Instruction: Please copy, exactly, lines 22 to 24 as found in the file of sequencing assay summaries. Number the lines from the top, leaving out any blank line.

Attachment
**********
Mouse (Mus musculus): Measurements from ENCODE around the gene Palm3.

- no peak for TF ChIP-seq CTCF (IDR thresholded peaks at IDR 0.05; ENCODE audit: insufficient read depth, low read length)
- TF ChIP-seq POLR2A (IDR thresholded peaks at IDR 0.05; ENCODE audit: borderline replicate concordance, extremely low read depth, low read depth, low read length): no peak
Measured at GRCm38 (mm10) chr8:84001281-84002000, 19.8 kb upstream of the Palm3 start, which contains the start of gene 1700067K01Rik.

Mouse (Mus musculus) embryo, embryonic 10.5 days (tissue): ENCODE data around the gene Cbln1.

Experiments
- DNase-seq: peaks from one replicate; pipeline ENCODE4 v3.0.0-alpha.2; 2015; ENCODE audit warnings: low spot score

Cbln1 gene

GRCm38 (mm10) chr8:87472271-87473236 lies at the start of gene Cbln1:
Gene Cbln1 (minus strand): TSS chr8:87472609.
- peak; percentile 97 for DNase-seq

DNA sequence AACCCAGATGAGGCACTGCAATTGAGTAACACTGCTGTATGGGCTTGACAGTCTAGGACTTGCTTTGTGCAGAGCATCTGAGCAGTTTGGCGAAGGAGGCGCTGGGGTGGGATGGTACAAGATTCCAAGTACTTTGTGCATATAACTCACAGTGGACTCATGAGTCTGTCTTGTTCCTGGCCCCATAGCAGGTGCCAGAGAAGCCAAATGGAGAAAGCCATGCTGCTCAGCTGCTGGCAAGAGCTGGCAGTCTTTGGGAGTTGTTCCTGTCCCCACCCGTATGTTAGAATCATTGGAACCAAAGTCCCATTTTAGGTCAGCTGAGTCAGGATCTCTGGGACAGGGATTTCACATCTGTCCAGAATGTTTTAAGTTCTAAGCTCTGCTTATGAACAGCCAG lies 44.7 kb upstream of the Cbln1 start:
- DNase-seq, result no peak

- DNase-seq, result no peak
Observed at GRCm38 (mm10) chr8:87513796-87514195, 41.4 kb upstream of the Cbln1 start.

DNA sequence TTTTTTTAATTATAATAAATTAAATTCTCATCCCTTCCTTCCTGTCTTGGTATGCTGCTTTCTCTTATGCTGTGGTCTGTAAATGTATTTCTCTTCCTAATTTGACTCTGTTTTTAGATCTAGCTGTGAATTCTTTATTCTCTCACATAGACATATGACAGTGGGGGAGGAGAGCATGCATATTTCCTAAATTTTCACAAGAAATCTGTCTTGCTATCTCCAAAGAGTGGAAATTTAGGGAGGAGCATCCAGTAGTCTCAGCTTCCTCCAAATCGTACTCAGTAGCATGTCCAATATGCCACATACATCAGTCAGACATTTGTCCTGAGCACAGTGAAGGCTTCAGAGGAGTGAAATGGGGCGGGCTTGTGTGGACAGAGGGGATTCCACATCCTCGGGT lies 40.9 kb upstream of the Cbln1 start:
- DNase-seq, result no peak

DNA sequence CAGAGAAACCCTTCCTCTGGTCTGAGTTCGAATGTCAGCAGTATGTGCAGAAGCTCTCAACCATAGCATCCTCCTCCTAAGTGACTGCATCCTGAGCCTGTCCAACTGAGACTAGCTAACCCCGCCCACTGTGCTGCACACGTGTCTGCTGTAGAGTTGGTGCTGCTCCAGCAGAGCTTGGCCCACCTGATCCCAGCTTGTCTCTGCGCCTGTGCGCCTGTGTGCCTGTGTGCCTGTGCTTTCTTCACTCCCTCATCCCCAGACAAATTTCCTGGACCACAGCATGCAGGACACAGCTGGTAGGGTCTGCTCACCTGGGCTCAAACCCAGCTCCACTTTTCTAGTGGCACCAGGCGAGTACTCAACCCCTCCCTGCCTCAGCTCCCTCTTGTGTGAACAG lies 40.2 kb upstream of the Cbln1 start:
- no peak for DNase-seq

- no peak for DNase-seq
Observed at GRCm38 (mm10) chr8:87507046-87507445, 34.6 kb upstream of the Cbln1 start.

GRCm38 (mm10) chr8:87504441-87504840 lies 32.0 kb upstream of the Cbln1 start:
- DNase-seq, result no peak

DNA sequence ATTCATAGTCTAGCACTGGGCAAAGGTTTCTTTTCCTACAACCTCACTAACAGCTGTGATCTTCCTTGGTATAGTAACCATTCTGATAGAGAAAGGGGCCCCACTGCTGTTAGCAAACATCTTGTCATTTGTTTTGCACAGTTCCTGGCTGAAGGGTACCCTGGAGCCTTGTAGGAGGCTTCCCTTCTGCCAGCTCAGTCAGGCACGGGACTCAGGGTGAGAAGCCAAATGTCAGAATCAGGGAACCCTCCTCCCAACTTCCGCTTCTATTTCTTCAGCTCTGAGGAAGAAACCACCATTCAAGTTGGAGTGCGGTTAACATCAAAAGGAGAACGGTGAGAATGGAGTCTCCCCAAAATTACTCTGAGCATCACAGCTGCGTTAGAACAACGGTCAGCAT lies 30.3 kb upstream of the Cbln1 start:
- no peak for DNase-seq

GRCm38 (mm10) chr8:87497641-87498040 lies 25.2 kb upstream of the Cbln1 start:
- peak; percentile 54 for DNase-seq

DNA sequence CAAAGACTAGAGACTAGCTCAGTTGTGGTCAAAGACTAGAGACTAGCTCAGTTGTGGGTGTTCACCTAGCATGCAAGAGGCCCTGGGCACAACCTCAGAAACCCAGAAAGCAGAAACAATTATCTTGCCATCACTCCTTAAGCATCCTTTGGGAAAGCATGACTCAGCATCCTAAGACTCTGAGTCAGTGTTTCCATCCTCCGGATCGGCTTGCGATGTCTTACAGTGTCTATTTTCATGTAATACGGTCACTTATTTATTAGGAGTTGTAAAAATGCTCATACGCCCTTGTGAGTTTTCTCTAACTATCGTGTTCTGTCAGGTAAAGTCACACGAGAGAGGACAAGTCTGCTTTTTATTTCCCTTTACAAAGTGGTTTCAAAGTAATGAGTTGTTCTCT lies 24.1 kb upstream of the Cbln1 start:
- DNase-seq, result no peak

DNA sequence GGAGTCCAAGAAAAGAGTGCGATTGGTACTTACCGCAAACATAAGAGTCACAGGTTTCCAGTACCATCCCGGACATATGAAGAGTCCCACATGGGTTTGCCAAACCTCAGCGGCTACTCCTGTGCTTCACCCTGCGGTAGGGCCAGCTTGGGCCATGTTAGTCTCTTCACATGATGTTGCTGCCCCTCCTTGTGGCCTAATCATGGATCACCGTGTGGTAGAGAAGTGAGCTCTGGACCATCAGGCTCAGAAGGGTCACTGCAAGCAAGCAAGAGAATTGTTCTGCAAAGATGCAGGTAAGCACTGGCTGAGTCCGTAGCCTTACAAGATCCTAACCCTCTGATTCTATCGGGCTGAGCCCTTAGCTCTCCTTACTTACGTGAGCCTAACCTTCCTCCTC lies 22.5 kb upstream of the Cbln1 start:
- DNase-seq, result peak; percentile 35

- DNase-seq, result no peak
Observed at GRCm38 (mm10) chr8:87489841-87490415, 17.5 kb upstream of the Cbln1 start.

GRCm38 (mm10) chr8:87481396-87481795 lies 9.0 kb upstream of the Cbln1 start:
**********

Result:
GRCm38 (mm10) chr8:87504441-87504840 lies 32.0 kb upstream of the Cbln1 start:
- DNase-seq, result no peak

DNA sequence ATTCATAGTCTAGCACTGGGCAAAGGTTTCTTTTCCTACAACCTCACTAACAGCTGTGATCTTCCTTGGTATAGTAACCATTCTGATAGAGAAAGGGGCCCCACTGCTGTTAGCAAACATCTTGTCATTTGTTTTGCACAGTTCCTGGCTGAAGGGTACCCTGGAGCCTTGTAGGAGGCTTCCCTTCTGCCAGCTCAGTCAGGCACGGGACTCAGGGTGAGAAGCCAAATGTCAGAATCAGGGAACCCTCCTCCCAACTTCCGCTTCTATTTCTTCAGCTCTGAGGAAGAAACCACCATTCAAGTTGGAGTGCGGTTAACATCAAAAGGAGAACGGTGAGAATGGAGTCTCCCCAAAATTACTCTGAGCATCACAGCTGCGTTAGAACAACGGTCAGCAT lies 30.3 kb upstream of the Cbln1 start: